In the fan industry, the term “fan start-up” can refer to two different issues. Initial fan start-up refers to the commissioning of the fan and the process of ensuring proper installation. This is important for several reasons. Poor fan installation can cause early failure, which is likely to be costly in terms of the fan itself, as well as the potential loss of production time. As with other rotating machinery, proper fan operation usually requires correct drive alignment, adequate foundation characteristics, and true fit-up to the connecting ductwork.
In a different context, fan start-up can refer to the acceleration of a fan from rest to normal operating speed. Many fans, particularly centrifugal types, have a large rotational inertia. This means that they require significant torque to reach operating speed.Think of inertia as being the tendency of any mass to remain at rest. Fan wheel inertia, also called WR2 or WK2, must be less than the driver (usually an electric motor) for acceleration to occur.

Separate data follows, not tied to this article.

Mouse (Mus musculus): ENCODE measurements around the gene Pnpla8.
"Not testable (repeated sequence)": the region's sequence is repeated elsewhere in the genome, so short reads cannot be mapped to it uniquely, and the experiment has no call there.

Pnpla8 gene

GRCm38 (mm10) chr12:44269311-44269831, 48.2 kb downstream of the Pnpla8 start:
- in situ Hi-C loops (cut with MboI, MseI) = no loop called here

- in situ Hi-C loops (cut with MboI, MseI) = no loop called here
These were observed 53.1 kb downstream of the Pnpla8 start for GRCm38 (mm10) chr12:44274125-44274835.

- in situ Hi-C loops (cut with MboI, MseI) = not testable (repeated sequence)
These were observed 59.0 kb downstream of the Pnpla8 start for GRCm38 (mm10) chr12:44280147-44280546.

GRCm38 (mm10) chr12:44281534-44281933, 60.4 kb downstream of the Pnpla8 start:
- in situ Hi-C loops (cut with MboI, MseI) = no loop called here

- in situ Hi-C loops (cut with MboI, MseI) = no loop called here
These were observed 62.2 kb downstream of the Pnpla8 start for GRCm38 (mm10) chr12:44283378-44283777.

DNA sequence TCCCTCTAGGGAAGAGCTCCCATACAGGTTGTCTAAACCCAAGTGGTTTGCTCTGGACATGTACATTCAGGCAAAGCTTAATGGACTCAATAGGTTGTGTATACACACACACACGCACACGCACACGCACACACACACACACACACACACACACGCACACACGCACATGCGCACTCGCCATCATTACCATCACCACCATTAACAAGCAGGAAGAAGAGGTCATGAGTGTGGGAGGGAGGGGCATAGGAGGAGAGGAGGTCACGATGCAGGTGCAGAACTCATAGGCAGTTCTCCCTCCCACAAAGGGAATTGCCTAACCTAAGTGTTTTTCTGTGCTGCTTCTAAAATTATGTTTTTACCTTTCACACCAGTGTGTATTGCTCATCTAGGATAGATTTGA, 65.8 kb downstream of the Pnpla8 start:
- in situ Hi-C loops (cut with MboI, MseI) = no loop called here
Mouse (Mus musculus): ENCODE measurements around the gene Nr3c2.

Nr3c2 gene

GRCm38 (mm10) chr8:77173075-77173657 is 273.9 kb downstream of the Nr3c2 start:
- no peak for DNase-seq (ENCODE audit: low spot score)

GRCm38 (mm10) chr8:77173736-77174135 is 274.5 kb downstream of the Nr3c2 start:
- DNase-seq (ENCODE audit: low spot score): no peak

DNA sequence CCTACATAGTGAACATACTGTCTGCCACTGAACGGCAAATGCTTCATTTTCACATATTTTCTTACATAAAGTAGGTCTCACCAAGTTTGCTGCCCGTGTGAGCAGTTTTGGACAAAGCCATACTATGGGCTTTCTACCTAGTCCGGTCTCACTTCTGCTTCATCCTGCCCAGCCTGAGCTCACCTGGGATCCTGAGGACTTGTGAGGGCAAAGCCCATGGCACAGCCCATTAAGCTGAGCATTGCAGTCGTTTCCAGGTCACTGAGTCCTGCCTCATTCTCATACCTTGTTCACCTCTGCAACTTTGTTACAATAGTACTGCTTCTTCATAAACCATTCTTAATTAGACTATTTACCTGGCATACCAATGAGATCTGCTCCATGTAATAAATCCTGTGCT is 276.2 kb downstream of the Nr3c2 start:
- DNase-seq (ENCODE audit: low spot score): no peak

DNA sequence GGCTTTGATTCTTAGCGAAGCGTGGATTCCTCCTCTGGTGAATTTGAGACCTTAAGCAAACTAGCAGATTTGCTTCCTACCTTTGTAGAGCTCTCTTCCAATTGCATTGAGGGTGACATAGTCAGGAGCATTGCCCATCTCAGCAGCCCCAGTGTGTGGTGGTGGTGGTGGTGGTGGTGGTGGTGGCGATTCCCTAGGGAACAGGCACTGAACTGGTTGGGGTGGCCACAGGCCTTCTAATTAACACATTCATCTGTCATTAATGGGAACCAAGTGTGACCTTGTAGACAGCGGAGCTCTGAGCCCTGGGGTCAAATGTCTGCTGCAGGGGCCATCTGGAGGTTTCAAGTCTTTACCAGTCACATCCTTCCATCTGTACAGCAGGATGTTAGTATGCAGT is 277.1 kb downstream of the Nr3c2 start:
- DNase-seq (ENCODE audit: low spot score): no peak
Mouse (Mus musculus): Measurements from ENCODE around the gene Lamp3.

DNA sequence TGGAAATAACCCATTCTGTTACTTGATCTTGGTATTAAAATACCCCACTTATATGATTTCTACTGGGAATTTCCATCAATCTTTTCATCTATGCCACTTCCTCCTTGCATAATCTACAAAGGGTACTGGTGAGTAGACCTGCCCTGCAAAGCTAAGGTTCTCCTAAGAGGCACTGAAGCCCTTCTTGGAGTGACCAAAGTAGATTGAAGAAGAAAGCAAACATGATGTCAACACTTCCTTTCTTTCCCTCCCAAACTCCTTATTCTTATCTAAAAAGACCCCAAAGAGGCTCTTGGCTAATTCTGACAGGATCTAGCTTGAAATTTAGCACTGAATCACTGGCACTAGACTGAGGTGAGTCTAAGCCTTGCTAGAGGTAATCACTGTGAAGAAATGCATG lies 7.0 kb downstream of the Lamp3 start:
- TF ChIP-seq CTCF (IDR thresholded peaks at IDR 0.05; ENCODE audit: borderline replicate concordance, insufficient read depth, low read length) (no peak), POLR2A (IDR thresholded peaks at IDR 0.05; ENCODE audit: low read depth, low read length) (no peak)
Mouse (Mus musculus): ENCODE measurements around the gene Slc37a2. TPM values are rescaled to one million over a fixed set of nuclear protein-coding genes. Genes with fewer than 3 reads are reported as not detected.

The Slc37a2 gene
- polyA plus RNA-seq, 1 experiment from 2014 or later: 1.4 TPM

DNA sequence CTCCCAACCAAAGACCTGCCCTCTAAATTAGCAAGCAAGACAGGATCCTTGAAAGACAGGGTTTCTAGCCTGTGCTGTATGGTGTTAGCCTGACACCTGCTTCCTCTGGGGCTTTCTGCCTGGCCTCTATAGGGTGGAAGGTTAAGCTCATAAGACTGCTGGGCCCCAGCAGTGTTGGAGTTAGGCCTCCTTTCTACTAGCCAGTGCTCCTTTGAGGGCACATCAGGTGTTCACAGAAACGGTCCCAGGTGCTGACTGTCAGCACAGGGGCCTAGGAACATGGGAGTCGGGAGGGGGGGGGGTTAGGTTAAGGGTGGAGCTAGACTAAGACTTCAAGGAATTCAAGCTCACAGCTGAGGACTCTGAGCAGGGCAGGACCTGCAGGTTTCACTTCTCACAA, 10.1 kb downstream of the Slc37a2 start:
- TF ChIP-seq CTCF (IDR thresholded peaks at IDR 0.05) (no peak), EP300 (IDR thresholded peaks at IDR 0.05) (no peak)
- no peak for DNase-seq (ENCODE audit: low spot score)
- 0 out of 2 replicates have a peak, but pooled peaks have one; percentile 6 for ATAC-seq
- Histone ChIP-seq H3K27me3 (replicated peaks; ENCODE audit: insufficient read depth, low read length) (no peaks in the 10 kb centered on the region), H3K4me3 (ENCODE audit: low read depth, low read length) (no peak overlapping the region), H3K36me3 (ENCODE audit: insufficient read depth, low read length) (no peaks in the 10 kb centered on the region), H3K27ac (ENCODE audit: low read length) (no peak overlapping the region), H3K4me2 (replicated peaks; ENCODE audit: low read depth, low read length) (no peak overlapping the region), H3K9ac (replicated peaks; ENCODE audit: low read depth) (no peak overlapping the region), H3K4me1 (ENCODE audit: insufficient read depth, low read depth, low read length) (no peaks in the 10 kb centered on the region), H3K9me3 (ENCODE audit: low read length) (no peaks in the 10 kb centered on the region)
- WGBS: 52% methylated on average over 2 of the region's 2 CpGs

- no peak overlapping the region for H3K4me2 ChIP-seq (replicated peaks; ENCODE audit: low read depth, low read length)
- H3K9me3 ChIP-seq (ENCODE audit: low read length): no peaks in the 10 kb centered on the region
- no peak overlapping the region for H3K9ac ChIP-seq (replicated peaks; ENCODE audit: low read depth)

In addition to the WR2 load, the air mass moved by the fan also adds to the start-up torque requirements on the fan motor. Although rotational inertia is not typically a problem in heating, ventilation, and air conditioning (HVAC) applications, it may be a design consideration in large industrial applications.
Proper motor selection is essential in ensuring that the fan can be brought to its operating speed and that, once there, the motor operates efficiently.
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